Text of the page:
Briggs CEO pleased with first half of fiscal year

Products segment powers sales growth in Q2

Briggs & Stratton headquarters
The Briggs & Stratton headquarters in Wauwatosa.

Wauwatosa-based Briggs & Stratton Corp. reported an increase in both profits and revenue during the second quarter of its fiscal year, driven by strength in its products segment.

Briggs & Stratton headquarters
The Briggs & Stratton headquarters in Wauwatosa.

The manufacturer reported net income of $15.3 million for the quarter, up 21.2 percent over the previous year. Earnings improved from 28 to 35 cents per diluted share. Revenue was up 3.6 percent to $428.2 million.

The result beat Wall Street expectations by 7 cents for earnings and almost $11.7 million for revenue, according to SeekingAlpha.

The revenue increase was largely due to an $18.2 million increase in net sales for the products segment, which brought in revenue of $190.7 million. The increase was the result of higher shipments of portable generators because of Hurricane Matthew, increased sales of commercial lawn and garden equipment and the timing of international shipments.

The engines segment, meanwhile, saw net sales drop slightly from $262 million to $260.7 million. That figure was boosted by a change in sales terms for overseas customers that resulted in earlier revenue recognition. The change increased sales by approximately 50,000 units and $5 million in revenue.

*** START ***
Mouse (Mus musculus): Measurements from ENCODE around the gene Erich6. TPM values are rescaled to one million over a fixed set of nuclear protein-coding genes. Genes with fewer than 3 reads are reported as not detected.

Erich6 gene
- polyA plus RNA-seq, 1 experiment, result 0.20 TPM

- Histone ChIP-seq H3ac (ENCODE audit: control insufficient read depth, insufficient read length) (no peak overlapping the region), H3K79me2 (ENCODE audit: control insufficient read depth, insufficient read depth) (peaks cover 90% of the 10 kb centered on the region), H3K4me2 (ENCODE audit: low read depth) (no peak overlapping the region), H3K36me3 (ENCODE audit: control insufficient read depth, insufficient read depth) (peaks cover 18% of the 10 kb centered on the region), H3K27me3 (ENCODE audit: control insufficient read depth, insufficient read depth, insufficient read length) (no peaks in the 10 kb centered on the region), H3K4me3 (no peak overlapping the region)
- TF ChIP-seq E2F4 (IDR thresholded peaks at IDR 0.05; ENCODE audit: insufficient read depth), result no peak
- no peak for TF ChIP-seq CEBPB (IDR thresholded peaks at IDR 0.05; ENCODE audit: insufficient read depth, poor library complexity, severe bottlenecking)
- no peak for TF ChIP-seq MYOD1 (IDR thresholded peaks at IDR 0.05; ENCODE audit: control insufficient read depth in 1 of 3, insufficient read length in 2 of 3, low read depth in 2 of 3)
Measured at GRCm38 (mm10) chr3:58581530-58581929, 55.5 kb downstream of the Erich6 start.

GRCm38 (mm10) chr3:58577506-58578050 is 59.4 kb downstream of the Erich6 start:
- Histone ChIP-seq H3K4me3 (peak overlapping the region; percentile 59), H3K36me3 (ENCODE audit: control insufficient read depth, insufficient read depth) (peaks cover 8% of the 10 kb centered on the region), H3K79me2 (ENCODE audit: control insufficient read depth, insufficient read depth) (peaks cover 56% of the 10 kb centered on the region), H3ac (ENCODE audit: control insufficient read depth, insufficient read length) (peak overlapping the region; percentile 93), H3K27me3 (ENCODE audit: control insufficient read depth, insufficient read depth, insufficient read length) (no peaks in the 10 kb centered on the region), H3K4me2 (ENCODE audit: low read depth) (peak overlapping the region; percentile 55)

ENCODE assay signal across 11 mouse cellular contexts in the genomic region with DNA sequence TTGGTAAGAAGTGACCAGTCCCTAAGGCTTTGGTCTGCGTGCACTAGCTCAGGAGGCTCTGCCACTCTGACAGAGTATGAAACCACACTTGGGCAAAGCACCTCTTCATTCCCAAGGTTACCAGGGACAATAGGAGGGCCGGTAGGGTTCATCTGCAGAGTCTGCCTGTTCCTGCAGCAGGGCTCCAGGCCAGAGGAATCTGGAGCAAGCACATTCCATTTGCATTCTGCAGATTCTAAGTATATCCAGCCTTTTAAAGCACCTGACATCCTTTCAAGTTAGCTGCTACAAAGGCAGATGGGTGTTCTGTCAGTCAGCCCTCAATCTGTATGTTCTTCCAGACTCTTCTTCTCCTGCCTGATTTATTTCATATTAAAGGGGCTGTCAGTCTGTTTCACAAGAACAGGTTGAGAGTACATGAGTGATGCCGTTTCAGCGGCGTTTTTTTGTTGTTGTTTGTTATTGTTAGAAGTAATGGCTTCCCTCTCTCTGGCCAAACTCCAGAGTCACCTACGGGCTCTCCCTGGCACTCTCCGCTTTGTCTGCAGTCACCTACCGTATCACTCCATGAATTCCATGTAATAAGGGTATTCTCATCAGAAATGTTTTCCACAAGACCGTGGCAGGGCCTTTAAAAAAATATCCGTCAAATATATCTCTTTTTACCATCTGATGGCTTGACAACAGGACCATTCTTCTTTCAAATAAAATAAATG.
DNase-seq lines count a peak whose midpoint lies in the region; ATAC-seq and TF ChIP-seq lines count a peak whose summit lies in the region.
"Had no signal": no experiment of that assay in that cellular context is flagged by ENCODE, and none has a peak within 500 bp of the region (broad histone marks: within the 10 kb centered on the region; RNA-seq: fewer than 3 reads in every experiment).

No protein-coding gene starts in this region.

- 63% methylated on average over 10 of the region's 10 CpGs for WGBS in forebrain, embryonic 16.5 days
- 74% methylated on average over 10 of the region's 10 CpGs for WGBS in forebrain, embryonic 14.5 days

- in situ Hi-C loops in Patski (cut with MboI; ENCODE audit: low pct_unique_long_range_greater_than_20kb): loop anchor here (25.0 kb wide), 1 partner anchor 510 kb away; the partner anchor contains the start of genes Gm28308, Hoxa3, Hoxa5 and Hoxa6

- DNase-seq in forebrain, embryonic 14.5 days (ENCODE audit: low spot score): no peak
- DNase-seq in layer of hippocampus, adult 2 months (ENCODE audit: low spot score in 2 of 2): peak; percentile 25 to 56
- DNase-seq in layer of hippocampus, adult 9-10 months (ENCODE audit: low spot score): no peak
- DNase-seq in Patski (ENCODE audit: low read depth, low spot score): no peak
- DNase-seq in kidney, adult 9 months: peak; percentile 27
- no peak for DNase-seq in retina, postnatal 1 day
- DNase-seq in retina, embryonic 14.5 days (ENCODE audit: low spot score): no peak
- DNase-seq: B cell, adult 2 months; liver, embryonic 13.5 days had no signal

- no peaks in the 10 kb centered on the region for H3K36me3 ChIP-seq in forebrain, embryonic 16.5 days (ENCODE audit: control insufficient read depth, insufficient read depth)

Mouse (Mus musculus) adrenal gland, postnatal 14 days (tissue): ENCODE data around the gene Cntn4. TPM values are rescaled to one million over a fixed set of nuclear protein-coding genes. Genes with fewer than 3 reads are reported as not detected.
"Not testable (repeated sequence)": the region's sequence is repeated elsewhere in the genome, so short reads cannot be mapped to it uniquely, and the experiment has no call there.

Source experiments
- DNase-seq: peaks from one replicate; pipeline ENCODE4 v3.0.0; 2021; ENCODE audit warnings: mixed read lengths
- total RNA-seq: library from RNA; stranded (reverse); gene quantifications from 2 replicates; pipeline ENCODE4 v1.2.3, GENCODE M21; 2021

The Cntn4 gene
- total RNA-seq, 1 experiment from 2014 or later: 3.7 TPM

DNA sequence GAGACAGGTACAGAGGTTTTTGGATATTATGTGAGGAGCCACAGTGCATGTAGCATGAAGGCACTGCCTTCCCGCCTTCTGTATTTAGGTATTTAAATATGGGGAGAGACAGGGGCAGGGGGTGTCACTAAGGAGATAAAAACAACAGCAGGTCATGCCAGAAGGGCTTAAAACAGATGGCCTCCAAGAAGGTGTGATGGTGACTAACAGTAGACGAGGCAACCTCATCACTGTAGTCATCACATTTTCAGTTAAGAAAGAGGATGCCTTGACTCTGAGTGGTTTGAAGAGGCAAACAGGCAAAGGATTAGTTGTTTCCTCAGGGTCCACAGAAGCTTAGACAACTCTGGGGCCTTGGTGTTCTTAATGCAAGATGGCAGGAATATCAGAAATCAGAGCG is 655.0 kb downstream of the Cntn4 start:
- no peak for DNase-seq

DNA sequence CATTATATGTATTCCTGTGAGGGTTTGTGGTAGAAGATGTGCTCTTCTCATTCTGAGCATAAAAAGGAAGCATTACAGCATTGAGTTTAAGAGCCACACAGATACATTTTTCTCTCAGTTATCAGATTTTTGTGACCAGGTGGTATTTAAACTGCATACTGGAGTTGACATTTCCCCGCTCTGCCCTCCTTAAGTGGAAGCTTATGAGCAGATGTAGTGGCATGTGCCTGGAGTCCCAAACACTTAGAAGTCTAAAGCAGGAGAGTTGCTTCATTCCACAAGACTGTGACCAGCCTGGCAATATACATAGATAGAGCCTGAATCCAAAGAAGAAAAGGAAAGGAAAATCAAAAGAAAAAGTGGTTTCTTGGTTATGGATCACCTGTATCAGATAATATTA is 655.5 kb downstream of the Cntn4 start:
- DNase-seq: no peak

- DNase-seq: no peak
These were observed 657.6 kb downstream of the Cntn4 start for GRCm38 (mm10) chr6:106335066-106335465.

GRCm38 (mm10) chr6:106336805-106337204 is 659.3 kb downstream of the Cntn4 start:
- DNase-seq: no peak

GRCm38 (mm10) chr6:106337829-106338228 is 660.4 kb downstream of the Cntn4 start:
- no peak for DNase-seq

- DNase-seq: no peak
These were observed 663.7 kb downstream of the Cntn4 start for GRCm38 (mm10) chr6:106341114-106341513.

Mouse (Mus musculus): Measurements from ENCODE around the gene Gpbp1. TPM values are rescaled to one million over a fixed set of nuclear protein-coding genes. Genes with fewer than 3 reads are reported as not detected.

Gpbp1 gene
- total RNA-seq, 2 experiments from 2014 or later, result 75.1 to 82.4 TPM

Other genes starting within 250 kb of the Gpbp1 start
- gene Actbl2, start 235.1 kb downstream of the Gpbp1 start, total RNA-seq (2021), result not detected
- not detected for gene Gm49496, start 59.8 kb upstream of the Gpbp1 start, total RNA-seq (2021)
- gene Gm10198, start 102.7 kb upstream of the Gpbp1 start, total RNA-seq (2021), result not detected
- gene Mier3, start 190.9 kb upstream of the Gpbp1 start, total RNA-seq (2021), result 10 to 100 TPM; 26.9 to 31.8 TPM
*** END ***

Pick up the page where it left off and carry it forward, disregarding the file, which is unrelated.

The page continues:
On comparable terms, engine volumes were down by 2 percent or 40,000 units. The company believes the drop is timing related and customers will be producing later in the fiscal year.

Todd Teske, Briggs & Stratton chairman, president and chief executive officer, said the company is pleased with how the first half of the year has played out.

“We have set a solid foundation on which to deliver our full year projected sales and profitability growth,” he said.

Teske said the company’s engine placement for lawn and garden is set and is consistent with the previous season.

He highlighted a number of innovations and new offerings and said sustaining momentum in commercial engines is important moving forward.

“These new offerings, along with many other actions we are taking, further demonstrate that we are executing our strategy of investing in higher value, higher margin products while diversifying our business,” Teske said. “All things considered, we believe that we are set up for a solid back half of the fiscal year.”

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Arthur covers banking and finance and the economy at BizTimes while also leading special projects as an associate editor. He also spent five years covering manufacturing at BizTimes. He previously was managing editor at The Waukesha Freeman. He is a graduate of Carroll University and did graduate coursework at Marquette. A native of southeastern Wisconsin, he is also a nationally certified gymnastics judge and enjoys golf on the weekends.

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